Use Google Analytics and Google Webmaster Tools Together
Every business needs to have a website today. That’s obvious. While there are still some stragglers, most companies have at least a very basic website. However, the number of business website owners that don’t have any sort of Analytics set up on the site is shocking. If you have a website, don’t you want to know how it’s performing?
Google Analytics is the industry standard for a few reasons. First, it’s a Google product. Say what you will about Google but there’s no denying that they own the search market and likely will for a long time to come. If the majority of searches are being conducted on Google, don’t you want access to the information they have? Second, Google Analytics is free. Yes, free! Website owners can find a wealth of information including the number of website visitors in a specific timeframe, traffic sources, and more by adding Google Analytics tracking code to their website.
Google Analytics should be checked on a regular basis to make sure that nothing is amiss, but it’s not the only place that website owners should be looking. Let’s not forget about Google Webmaster Tools.
Google Webmaster Tools offers the technical information on how Google is viewing a site. Often, a website owner will check Webmaster Tools when they see that something looks “off” in Analytics. This is a backwards approach. Don’t wait to see a traffic dip and then check Webmaster Tools to see what could have happened. Webmaster Tools should be actively monitored on a regular basis.
We all like to complain about how Google isn’t transparent enough, but Google Webmaster Tools is one place where Google will communicate with website owners and share information regarding what the Google bot finds when it crawls. When you first sign in to your account you’ll see a list of the sites that you manage. Hopefully you’ll see a note that says “No new messages or recent critical issues.” If Google has a new message for you it will be displayed here. However, if you don’t have any new messages that doesn’t mean that you should just sign out and carry on with your day. It’s worth poking around and spending a few minutes checking in on what’s going on with your site.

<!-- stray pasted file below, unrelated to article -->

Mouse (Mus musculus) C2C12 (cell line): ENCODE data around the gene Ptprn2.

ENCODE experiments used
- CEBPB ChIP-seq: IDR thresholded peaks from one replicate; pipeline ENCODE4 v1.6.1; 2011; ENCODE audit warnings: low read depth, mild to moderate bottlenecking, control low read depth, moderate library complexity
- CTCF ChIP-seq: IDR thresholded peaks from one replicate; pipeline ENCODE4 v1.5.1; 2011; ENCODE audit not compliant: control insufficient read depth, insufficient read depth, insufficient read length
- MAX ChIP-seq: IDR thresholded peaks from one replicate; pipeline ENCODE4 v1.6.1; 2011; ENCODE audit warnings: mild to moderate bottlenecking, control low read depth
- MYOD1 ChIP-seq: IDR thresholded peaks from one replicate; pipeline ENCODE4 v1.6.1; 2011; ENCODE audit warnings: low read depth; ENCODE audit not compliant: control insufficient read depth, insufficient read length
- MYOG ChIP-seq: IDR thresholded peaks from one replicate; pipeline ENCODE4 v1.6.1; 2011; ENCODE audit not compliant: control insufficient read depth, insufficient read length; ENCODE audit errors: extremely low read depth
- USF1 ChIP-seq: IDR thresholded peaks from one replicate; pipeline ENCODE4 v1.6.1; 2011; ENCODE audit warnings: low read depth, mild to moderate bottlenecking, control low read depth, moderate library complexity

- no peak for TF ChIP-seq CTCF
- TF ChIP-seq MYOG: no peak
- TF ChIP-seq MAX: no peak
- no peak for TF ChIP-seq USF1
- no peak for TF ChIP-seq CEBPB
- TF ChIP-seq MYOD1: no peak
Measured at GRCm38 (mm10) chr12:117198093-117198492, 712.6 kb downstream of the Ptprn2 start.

There are a few key spots within Webmaster Tools that should be checked every time you sign in. First, “crawl errors”. Crawl errors can ruin the usability of the site. 301 re-direct all pages with errors to pages that are most closely related to the content that was on those pages. Second, “links to your site”. There is no way to control that links to us. Every site is bound to have some crummy links here and there, and Google will ignore just a handful, but it’s when they start to increase that Google takes note. Contact webmasters of these sites to get the links removed and if all else fails, use the Google disavow tool to tell Google to ignore them. The extent to which Google pays attention to a disavow list is unclear, but it at least shows initiative. Third, “manual actions”, A manual penalty is different than an algorithmic penalty and occurs when it is determined that your site isn’t following the Google Webmaster Guidelines. It’s in your best interest to fix the issues ASAP and submit a reconsideration request. Fourth, “security issues”, Google will notify you if you’ve been hacked. Another place to keep an eye on is the keywords that generated impressions and clicks. If any of the keywords aren’t related to your website content, that’s another good indicator that you’ve been hacked and need to work on cleaning up the site.
There’s no need to become obsessive and check Google Analytics and Google Webmaster Tools daily (unless you’re experiencing issues), but it’s worthwhile to check in regularly to nip an issue in the bud before it gets out of hand.
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